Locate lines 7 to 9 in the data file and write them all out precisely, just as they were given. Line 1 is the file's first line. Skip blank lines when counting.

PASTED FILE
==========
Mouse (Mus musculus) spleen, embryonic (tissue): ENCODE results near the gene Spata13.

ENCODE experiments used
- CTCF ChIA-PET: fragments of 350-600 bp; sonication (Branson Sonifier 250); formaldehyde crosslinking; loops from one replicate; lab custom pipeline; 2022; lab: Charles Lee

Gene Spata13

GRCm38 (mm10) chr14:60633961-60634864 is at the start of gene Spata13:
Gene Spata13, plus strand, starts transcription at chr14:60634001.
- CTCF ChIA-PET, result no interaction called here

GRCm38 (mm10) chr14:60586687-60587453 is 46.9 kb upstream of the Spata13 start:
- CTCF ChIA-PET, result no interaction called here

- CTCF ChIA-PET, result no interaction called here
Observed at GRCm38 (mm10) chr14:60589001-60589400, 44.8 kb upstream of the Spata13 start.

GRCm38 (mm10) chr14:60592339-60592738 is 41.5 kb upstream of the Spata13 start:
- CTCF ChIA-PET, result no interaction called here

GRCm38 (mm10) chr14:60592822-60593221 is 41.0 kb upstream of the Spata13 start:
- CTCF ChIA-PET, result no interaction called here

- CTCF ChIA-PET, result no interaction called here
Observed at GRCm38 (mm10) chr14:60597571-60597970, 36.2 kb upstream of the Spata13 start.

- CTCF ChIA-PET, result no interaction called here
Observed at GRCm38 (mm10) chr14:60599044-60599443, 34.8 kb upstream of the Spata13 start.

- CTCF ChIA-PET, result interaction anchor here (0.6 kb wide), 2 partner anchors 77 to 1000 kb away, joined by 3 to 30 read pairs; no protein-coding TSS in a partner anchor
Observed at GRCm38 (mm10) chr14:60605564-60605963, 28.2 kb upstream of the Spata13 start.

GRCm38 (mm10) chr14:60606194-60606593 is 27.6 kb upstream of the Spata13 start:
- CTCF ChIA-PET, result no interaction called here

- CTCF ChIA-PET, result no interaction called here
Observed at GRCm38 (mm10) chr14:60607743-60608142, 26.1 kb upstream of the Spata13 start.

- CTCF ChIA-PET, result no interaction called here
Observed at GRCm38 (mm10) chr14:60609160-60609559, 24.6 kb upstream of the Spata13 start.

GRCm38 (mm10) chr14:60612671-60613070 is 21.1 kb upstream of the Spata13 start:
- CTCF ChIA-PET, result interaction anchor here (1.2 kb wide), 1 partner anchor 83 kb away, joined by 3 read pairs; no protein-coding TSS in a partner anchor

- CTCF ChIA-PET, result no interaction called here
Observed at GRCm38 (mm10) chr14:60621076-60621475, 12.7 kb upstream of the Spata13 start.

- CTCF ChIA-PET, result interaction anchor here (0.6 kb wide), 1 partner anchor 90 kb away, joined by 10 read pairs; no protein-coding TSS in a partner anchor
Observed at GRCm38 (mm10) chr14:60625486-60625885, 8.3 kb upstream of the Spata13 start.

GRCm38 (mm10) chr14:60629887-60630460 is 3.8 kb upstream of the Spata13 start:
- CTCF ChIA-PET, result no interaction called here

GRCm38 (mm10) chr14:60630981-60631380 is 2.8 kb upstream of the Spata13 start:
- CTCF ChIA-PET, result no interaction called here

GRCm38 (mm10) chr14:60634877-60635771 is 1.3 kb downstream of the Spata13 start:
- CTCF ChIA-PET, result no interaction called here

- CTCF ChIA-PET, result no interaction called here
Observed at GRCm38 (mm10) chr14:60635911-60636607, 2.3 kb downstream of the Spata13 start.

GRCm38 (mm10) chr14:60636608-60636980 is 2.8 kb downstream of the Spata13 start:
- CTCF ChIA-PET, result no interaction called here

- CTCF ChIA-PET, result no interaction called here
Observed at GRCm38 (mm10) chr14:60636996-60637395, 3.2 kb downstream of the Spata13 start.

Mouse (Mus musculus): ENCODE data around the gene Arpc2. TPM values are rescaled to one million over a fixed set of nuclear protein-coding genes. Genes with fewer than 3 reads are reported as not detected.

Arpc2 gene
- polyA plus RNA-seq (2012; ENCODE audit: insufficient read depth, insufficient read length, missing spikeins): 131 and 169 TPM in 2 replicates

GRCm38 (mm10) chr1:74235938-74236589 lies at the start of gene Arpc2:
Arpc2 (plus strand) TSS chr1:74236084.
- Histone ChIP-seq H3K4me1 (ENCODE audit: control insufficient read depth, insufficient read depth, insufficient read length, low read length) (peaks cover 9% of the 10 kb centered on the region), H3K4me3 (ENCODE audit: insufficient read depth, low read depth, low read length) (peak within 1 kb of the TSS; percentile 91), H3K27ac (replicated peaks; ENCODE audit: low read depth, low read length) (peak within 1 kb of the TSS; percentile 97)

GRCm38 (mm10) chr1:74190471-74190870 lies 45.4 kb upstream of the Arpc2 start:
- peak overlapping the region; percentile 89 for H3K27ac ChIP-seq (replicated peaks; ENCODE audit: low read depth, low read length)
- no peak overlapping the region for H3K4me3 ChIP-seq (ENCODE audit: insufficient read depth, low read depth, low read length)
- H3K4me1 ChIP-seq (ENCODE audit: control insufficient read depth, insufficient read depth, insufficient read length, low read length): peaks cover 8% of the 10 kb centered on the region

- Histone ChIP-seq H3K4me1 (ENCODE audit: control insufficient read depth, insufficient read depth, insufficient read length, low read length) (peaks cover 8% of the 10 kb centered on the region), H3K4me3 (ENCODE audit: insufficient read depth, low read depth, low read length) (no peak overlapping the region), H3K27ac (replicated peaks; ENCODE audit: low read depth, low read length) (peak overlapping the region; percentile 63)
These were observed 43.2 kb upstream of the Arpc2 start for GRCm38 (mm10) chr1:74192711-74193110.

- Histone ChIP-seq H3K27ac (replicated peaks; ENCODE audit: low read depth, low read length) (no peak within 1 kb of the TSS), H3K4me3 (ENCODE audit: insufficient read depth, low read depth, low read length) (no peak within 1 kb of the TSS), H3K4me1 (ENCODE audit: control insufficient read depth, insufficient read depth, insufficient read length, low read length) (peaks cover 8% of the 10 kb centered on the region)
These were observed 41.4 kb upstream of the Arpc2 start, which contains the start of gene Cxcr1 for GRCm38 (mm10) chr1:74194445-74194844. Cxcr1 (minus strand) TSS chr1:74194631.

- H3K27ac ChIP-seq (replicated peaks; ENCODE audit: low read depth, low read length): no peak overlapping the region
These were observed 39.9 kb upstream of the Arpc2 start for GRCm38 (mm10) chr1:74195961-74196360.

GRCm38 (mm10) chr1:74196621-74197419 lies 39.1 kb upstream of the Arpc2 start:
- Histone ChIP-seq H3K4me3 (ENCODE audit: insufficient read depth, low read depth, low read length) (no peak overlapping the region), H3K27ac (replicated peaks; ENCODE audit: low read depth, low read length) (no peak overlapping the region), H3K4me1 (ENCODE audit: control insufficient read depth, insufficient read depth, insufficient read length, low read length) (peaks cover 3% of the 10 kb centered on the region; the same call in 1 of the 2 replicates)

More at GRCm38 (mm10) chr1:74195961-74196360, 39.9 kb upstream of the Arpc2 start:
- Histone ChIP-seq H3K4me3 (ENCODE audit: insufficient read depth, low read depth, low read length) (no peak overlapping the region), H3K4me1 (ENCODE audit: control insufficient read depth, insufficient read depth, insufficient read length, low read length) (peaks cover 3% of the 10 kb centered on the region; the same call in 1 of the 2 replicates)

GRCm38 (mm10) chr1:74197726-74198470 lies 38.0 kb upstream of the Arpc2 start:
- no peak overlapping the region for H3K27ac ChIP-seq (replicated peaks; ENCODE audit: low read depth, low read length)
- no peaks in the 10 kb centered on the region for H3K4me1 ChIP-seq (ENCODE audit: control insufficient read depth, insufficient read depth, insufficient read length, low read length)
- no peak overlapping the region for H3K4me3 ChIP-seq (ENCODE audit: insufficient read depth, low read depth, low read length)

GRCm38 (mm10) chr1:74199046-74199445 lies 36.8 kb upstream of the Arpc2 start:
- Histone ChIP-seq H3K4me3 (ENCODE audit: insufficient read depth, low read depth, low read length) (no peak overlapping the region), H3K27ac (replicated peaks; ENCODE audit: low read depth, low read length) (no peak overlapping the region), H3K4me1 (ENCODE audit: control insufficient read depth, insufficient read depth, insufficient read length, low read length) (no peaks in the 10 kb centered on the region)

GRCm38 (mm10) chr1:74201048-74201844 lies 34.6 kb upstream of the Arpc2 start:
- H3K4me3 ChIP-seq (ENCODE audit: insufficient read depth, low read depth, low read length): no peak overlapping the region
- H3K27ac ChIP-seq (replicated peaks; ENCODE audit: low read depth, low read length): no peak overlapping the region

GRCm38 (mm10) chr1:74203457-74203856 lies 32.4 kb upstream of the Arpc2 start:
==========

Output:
- CTCF ChIA-PET, result no interaction called here

GRCm38 (mm10) chr14:60586687-60587453 is 46.9 kb upstream of the Spata13 start:
- CTCF ChIA-PET, result no interaction called here